Young people, drugs, and alcohol don’t mix. While we already knew this, an increasing number of studies have produced even more evidence about the dangers of introducing substances to the young.
For example, scientists at the University of California San Diego School of Medicine discovered that exposing newborn mice to nicotine changed the reward circuitry in their brains. After this circuitry changed, the mice were more likely to prefer nicotine.
While scientists conducted this experiment on mice, it appears that its findings parallels findings about the brains of young human beings. More and more research indicates that the brains of young people are neuroplastic, which means they are able to form new neural connections.
Neuroplasticity is a useful phenomenon if young people have a concussion, because it may allow brain areas to reformulate and prevent permanent brain damage. But if teens and young people abuse alcohol, nicotine, or other drugs, neuroplasticity may lead to very bad changes indeed, according to Dongju Seo and Rajita Sinha:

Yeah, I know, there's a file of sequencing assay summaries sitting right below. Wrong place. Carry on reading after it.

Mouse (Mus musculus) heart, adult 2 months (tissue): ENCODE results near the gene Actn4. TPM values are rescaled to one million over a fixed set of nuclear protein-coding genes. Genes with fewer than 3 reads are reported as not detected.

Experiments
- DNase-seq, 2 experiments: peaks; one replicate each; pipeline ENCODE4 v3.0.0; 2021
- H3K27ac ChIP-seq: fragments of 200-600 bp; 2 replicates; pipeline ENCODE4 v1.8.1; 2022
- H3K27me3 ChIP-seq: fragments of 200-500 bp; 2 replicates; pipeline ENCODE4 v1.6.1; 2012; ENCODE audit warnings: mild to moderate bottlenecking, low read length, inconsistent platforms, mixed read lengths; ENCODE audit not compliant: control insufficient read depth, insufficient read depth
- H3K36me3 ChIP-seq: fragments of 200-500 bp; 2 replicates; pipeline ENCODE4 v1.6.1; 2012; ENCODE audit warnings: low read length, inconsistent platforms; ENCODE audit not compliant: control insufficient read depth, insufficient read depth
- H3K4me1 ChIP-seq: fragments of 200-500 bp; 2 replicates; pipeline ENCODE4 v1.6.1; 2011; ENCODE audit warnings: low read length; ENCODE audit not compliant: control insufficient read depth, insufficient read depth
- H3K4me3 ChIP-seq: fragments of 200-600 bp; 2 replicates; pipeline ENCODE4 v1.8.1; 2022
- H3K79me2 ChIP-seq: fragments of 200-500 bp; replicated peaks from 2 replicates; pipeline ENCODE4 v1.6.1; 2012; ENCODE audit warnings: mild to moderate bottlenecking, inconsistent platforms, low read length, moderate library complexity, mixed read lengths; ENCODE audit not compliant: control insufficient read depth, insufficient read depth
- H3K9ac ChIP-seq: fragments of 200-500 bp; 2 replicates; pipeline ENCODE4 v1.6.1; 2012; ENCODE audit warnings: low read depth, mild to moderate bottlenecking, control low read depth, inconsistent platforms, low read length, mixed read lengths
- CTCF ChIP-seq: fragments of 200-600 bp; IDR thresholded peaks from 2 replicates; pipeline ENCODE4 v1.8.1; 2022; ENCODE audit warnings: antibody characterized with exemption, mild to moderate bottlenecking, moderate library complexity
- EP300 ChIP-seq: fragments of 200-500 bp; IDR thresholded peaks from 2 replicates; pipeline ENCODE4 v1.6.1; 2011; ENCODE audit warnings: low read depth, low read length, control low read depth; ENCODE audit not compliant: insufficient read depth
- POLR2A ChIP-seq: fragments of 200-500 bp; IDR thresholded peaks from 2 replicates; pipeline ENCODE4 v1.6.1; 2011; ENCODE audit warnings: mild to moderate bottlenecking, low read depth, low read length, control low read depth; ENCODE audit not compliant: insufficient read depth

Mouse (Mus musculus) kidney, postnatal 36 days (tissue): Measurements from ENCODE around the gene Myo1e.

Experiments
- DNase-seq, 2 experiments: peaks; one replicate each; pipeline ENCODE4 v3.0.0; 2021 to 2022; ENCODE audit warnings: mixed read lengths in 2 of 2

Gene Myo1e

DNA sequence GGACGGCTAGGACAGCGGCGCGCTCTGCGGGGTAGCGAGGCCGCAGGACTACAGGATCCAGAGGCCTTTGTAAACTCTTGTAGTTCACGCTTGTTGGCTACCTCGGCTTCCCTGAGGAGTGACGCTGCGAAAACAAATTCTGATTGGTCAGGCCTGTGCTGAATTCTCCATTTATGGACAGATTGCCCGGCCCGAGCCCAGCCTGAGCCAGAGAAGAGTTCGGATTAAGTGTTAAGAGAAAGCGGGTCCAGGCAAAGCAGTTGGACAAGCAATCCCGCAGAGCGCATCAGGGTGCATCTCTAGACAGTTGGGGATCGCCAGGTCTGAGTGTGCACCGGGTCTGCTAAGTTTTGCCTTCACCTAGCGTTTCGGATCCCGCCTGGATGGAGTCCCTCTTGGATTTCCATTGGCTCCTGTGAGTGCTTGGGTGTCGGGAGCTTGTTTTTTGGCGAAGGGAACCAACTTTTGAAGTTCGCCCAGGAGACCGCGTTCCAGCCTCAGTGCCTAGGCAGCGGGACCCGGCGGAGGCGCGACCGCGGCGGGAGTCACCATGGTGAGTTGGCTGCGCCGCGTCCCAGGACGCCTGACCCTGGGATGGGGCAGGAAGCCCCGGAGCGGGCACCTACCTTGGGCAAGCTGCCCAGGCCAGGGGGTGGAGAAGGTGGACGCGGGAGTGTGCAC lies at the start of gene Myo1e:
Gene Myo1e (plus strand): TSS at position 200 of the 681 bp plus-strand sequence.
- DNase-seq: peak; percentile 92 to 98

In fact, evidence suggests that chronic, heavy alcohol consumption is related to neuronal changes that target critical central nervous system (CNS) functions governing homeostasis, emotion regulation, and decision-making. These changes, in turn, may make it significantly more challenging for people to stop drinking and may result in various comorbid, psychological, and physiological symptoms.
Alcohol changes the brain. So do drugs such as nicotine. Using nicotine regularly may make our brains so accustomed to its effects that we suffer when we’re not using it. We may become addicted to it and crave it, which may make quitting nicotine so difficult.
And again, since young people are still forming pathways in their brains, they may form particularly intense attachments to nicotine use and may struggle to stop using it. All the more reason to try to avoid using nicotine or seek help for its use.